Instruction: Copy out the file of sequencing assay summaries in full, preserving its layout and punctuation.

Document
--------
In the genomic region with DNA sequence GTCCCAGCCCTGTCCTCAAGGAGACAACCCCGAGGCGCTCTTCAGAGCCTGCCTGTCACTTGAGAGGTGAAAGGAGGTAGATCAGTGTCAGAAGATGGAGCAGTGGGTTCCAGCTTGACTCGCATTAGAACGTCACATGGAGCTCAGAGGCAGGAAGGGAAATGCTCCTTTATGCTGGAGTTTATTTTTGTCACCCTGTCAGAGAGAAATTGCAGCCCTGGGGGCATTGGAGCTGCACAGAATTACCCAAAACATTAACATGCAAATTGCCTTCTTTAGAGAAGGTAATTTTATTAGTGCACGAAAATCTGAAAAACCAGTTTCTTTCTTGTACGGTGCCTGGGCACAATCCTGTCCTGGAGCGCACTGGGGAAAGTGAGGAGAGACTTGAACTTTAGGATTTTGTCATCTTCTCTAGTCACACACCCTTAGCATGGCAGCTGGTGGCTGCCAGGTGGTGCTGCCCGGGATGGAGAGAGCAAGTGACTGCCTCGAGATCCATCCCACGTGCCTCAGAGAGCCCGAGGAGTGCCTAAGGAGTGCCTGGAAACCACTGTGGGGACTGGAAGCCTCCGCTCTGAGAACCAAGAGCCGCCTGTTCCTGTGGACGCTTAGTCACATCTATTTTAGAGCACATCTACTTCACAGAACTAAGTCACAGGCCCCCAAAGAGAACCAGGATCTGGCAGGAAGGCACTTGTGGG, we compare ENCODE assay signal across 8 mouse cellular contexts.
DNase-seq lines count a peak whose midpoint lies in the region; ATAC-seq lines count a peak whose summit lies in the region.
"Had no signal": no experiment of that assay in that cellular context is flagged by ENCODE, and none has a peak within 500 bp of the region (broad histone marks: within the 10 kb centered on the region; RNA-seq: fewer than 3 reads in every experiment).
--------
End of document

In the genomic region with DNA sequence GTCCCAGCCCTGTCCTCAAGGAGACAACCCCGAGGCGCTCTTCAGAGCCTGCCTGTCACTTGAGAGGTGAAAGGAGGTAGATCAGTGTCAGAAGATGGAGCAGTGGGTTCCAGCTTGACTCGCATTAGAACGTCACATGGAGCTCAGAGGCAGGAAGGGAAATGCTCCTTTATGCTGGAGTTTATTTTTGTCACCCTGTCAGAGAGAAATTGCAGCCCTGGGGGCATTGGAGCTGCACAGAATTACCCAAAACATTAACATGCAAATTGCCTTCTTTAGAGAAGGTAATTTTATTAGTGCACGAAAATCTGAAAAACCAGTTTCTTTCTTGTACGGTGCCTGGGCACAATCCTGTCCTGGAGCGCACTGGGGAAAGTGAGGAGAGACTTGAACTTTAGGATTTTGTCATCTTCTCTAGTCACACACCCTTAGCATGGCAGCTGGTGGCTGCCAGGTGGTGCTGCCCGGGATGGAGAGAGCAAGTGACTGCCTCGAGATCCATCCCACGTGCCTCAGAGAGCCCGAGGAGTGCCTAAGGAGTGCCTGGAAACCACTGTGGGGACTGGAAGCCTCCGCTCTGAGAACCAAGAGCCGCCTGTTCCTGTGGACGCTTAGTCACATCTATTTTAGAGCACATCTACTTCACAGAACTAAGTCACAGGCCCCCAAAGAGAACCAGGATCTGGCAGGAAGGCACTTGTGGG, we compare ENCODE assay signal across 8 mouse cellular contexts.
DNase-seq lines count a peak whose midpoint lies in the region; ATAC-seq lines count a peak whose summit lies in the region.
"Had no signal": no experiment of that assay in that cellular context is flagged by ENCODE, and none has a peak within 500 bp of the region (broad histone marks: within the 10 kb centered on the region; RNA-seq: fewer than 3 reads in every experiment).